Diana Marie Cortada: Ida España 2022

Ida: Spain’s Influences on Family Structure in the Americas

by Diana Cortada of FIU


This project delves into the many factors that contribute to the Spanish family structure and how these ideologies have been instilled into the lives and minds of individuals in the Americas. The impact of Spain on the structural component of family in the Americas will be examined through a historical, cultural, and psychological lens. This includes the implementation of societal beliefs such as the ideology of an extended family, machismo and the institutionalization of a patriarchal social system beginning at its origin circa 3100 B.C to its influence on our current society. We will also study the psychosocial effects of the ideologies that make up the Spanish family structure on the behaviors of Latinx families and how this contributes to the degradation of the female gender today in the form of pay disparities, laws disregarding the health of women placed by men and the demeaning labels forced onto women by society.

The Patriarchy

Life Before A Male-Dominant Society Circa 3100 B.C.E.

Iroquoian Women Sharing Equal Power by Carol P. Christ
Christ, Carol P. “Iroquoian Women: Power Held and Shared by Carol P. Christ.” Feminismandreligion.com, (2019).feminismandreligion.com/2019/01/21/iroquoian-women-power-held-and-shared-by-carol-p-christ/. 

Before the creation of a patriarchy, societies in mainly Native American communities consisted largely of women dominant families and an overall egalitarian social standing. The Iroquois were a tribe that depicted this kind of family structure before the rise of male-dominance. They originally consisted of a clan system. These communities began to adopt the male-dominant societal structure and the concept that family only consisted of blood relatives in the 19th century as European fur traders and Christian missionaries made their way through the Americas. Even before agriculture and trade became a common practice, which encouraged the idea of male superiority and gender division, male dominant families had been ruled as a natural occurrence because of the biological nature of men being providers, and in a more ancient reference, “hunters.” It was said that women were considered “producers of life” while men were “producers of agriculture and hunting” which was used to argue why women fell to a subordinate position in society and why men were able to seize control of women (Omvedt 1987).

In Native American societies, such as the Iroquois, family’s were mainly female dominant. In matrilineal families, the daughters who married had their husbands move into their families homes and the sons would need to leave their homes to move in with their in laws. The women in these families would receive the most attention and respect, and they were allowed to decide their participation in marriage. Meaning, women were allowed to divorce their husbands, in whichever unconventional manner, before the European settlers colonized their lands. They were also allowed to own or inherit land, participate in politics by electing their chiefs and removing them from power as they pleased, and handled economic issues between clans. Young sons would be given the role of caring for their sisters.

The Origin of Patriarchy

The ideology of a patrilineal society is believed to trace back to Mesopotamia, where men in Sumer began to claim ownership over their children and spouses (Reneejg 2018). Much later, the rise of agriculture, militarism, large cities and the desire to discover and conquer land all played major roles in the development of male dominant societies, but the arrival of European settlers in the land of the Iroquois, alongside other Native tribes, had the largest influence on matrilineal societies. European colonization introduced Native Americans with the concept of a patriarchy. They enforced the legalization of men’s ownership over their wives and everything they owned, from properties to children, and the societal acceptance of marital rape and the abuse of women.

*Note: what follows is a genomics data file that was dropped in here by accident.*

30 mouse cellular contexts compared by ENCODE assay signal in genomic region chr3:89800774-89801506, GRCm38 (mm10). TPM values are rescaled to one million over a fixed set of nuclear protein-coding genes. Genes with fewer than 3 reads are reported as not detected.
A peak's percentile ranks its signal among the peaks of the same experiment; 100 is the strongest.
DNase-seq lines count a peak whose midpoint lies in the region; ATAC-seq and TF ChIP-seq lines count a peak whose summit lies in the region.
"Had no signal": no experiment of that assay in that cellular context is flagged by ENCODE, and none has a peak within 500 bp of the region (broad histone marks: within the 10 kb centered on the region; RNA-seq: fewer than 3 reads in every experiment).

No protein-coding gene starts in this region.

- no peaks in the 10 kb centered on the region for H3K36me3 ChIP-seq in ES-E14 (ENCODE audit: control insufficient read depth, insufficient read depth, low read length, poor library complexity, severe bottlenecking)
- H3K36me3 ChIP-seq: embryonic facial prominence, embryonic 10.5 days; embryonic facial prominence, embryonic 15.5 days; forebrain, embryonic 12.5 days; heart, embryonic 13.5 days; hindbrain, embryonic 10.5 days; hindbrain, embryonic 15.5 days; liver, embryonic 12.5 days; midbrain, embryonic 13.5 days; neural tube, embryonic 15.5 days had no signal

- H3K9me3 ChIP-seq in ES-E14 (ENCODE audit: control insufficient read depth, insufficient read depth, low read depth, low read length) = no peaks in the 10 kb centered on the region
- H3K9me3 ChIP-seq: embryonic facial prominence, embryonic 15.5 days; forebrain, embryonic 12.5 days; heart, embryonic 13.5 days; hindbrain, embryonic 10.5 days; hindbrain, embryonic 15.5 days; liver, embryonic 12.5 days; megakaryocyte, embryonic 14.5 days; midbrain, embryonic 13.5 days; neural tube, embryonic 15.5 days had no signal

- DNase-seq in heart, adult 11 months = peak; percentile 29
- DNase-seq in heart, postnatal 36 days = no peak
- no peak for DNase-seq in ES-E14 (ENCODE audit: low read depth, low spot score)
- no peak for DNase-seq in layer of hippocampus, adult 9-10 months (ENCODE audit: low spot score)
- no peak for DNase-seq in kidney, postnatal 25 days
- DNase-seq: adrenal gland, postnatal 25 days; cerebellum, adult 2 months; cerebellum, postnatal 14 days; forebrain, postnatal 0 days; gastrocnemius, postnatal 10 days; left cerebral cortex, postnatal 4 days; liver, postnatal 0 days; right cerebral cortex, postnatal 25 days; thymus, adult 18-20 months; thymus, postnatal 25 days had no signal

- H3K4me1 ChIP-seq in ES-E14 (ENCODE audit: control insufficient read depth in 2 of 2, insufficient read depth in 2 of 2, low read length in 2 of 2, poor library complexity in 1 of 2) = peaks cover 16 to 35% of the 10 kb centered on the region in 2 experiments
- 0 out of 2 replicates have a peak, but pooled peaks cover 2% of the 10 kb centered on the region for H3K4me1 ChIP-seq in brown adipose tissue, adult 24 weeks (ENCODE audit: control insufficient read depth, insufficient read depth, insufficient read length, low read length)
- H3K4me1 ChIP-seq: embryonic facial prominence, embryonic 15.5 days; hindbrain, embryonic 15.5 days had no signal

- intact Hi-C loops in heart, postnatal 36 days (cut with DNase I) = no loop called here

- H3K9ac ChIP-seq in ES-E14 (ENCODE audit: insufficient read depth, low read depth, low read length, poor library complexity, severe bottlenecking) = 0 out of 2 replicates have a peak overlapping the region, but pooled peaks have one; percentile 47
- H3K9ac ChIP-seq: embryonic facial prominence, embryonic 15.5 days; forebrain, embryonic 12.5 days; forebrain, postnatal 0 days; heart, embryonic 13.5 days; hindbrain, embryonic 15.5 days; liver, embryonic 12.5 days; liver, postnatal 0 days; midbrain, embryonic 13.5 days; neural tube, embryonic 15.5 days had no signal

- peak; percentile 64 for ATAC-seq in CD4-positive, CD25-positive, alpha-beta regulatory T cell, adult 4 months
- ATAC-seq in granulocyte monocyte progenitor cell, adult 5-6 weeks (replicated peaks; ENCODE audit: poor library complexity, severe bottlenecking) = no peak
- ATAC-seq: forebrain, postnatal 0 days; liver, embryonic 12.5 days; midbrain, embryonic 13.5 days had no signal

Women’s Societal Roles as Wives in Babylonian Marriage Market by History on The Net “Mesopotamian Women and Their Social Roles” History on the Net
© 2000-2022, Salem Media.
April 21, 2022 <https://www.historyonthenet.com/mesopotamian-women-in-mesopotamian-society&gt;

By 4000 B.C.E the same society in Sumer that was once matrilineal, had now adopted the patriarchy as their societal blueprint. They began to instill marital rules like having the right to name their children over the women that birthed them and their wives’ properties and bodies. Women in patriarchal societies in this time were stripped of their rights to their bodies, their decision making in marriage, their political participation and their dignity, as well as many other rights. Even though women were given the power to handle the food within their communities, they were still objectified by men in this new, male-dominant world and womanhood was almost nonexistent. We can also thank this historical occurrence for today’s “male mentality.” I refer to the “male mentality” as men’s inability to express their emotions properly, using modern day phrases like “boys will be boys” to justify irrational expression of anger and aggression, and the adoption of the idea that men don’t cry and that they should be strong. This societal blue print was also the beginning of the instillment of gender roles in the home as well. Women were placed in positions that consisted of house chores and child care while men were given the tasks of providing for families through hunting, participation in the military, and much later, through jobs.

These concepts were eventually adopted by Europeans who later taught their North and South American colonies after Columbus’ arrival in 1492. Latinx families today, in their home countries and in the United States, still give relevance to these ideologies and continue to raise their children in gender role directed households with little to no development of emotional intelligence or sense of building boundaries.